April 30, 2012
Crain's Chicago Business
Washington lawyer takes leadership role at Chicago's Sidley Austin
By: Steven R. Strahler
For the first time, 146-year-old law firm Sidley Austin LLP will have a top leader who is not based in Chicago.
Carter Phillips, 59, managing partner of its Washington, D.C., office for the past 17 years, was named co-chairman of the executive committee, joining Thomas Cole, 63, a Chicago-based partner who has chaired the committee for 15 years.
After a year, Mr. Phillips, an appellate lawyer who plans to remain in Washington, will become chairman of the 48-member committee, the 1,750-lawyer firm's strategic directorate. Chicago-based partner Charles Douglas, 64, will continue to chair the nine-member management committee, which runs the firm day to day.
“Sidley is a national firm and it is natural that future leaders of the firm will come from outside Chicago from time to time,” said John Cashman, a legal recruiter in Chicago with Major Lindsay & Africa.
Over the last 18 months, Sidley opened offices in Palo Alto, Calif., and Houston; Mr. Phillips says he will stay the course after he takes over, anticipating changes that are more a matter of style than substance. Because he is a litigator and Mr. Cole a corporate attorney, “that invariably causes us to look at the world in some ways differently,” he said.
Mr. Phillips has argued 76 cases, including nine as a government lawyer, before the U.S. Supreme Court — more than any other active lawyer in private practice, according to Sidley. He plans to continue practicing law, he said.
Last year he represented Boeing Co. and General Dynamics Corp. when the court ruled in their favor. The issue was whether the government could maintain a claim when it invokes the state-secrets privilege to deny defendants a defense to the claim. Sidley's longstanding corporate clients in Chicago include Tribune Co., Northern Trust Corp. and CME Group Inc.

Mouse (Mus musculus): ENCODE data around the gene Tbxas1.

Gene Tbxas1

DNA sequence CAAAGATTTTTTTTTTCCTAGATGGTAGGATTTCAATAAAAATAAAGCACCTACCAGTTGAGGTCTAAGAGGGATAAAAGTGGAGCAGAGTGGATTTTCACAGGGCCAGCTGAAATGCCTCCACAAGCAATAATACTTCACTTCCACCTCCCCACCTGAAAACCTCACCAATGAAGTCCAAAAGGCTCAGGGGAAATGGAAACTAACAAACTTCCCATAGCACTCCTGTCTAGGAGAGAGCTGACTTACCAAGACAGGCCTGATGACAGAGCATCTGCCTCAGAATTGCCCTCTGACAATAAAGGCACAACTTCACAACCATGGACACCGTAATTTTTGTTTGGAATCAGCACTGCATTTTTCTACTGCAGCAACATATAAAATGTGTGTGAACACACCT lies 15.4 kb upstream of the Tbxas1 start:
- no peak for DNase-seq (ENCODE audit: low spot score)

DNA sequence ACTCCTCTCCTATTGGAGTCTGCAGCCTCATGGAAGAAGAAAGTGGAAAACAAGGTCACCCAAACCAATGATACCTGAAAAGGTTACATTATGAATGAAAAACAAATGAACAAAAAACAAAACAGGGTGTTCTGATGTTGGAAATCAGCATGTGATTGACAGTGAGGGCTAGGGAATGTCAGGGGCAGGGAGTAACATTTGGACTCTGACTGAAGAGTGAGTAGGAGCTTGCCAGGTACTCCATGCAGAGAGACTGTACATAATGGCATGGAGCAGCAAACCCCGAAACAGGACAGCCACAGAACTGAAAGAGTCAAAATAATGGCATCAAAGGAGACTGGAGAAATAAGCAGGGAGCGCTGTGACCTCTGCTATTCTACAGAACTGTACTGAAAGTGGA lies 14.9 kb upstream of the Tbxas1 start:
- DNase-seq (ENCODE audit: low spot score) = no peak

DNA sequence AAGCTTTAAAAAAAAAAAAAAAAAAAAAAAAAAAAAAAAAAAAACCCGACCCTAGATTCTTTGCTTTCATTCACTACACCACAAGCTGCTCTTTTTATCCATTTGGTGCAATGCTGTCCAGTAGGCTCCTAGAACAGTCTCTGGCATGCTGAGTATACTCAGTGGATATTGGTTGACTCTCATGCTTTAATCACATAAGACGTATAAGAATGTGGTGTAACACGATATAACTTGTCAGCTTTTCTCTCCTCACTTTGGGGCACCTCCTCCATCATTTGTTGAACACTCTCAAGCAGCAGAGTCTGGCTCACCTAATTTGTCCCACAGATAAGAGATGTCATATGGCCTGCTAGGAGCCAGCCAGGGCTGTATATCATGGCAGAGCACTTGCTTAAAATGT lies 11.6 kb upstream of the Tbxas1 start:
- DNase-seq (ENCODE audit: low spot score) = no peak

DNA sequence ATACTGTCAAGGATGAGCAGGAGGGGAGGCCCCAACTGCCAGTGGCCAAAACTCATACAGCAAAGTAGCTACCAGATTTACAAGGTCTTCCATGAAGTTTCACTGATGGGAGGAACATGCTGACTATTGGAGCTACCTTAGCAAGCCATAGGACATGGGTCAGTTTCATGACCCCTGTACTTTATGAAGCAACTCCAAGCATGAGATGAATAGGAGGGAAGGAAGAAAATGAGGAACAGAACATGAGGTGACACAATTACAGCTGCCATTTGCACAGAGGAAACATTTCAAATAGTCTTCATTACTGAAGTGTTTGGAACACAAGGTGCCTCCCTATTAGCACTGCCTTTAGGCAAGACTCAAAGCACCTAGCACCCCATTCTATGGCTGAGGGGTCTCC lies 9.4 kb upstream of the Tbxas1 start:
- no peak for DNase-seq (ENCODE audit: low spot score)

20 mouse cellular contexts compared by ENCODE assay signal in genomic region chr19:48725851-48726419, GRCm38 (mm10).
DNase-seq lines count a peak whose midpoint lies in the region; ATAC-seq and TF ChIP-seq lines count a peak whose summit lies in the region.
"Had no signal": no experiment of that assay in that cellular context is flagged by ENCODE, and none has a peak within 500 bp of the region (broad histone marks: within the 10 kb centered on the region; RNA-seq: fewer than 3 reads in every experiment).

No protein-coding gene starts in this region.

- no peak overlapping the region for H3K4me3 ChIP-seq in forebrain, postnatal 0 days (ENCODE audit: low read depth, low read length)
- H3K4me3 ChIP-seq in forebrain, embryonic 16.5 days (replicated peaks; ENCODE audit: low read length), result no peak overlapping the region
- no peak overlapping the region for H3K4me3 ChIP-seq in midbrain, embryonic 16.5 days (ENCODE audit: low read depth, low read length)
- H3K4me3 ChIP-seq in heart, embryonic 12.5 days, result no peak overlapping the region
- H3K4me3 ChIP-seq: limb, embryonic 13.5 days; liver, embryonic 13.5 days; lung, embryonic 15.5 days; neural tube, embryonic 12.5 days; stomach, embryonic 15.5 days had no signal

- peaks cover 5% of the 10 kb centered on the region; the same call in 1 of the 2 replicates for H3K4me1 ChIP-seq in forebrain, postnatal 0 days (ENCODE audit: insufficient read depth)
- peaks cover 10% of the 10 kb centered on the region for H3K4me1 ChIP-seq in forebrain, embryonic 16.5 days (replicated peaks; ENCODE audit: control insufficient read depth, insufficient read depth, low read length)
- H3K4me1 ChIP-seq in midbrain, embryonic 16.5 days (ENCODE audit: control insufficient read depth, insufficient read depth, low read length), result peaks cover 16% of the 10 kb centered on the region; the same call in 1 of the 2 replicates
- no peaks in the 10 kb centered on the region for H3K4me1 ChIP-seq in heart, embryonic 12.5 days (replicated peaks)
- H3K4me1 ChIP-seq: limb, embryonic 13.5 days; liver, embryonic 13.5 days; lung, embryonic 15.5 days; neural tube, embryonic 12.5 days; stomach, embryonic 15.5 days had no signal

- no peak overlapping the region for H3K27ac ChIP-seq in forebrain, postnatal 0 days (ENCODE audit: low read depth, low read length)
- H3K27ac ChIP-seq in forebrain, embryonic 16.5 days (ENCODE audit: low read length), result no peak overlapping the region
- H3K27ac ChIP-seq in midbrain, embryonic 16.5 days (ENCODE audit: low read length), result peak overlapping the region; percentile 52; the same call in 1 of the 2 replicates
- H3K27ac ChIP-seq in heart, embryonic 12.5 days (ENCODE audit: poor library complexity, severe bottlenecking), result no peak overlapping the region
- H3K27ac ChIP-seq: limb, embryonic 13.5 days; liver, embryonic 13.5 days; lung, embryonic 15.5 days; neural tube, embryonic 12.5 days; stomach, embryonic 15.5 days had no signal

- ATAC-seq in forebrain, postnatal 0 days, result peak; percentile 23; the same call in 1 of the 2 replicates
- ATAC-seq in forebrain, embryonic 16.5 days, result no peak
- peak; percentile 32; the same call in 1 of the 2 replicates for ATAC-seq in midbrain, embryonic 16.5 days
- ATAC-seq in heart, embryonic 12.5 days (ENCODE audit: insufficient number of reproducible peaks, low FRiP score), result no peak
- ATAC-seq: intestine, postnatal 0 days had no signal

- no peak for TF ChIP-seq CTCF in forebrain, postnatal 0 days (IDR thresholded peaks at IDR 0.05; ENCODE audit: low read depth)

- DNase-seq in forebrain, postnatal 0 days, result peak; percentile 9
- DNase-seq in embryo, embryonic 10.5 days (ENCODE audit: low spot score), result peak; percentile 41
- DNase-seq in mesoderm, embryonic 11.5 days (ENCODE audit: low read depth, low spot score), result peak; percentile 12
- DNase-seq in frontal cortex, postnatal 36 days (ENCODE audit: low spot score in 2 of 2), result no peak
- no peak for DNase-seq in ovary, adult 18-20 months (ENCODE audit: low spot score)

The Canton, Ohio, native has a master's degree in political science and a law degree, both from Northwestern University. In 1978-79, he clerked for Chief Justice Warren Burger.
Last year, Sidley was the eighth-largest U.S. law firm by revenue, according to American Lawyer magazine. The $1.42 billion top line was the fourth-biggest in Chicago, where Sidley was second only to Kirkland & Ellis LLP in the more closely watched categories of revenue per lawyer and profits per equity partner.
“Sidley has been very aggressive in recruiting top talent,” said Kent Zimmerman, a Chicago-based consultant for Zeughauser Group LLC in California.
In 2001, what was then Sidley & Austin merged with Wall Street firm Brown & Wood. The deal gave Sidley access to more financial clients but also exposed it to the financial meltdown and litigation involving tax shelters.
“The trajectory has been quite positive, putting aside the downturn in the economy,” Mr. Phillips said. “But we've rebounded exceptionally well.”
The merger was completed four months before Sept. 11, when Brown & Wood's World Trade Center offices were destroyed, and one employee (among some 600 on the premises) was killed.